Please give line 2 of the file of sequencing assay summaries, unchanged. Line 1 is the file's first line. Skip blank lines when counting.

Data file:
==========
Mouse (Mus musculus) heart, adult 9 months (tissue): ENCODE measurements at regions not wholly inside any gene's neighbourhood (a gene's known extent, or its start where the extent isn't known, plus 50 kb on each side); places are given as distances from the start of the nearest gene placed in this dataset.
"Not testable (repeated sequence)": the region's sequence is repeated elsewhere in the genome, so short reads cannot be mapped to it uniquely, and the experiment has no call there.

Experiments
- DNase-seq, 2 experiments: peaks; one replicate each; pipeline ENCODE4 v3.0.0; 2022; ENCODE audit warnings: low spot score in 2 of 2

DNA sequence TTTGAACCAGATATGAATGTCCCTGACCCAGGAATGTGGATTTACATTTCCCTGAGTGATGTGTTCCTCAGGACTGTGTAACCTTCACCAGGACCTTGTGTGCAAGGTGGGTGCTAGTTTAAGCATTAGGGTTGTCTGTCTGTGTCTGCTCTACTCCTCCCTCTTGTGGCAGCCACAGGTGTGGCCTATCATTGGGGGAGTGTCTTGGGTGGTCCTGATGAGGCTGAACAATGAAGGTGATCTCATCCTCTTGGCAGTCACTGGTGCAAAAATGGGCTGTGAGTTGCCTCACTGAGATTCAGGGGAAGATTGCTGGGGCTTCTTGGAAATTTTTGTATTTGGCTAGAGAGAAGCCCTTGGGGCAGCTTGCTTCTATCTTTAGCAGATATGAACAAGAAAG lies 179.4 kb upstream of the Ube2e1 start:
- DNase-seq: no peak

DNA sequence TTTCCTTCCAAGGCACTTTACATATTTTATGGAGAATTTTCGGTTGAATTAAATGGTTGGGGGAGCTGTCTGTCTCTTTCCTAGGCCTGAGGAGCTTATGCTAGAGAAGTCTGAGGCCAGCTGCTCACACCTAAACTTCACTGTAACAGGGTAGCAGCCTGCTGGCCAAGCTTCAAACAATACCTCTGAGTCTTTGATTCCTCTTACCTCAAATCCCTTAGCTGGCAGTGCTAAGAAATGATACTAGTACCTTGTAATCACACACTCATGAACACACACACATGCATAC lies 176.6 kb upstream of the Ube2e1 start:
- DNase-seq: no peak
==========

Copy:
"Not testable (repeated sequence)": the region's sequence is repeated elsewhere in the genome, so short reads cannot be mapped to it uniquely, and the experiment has no call there.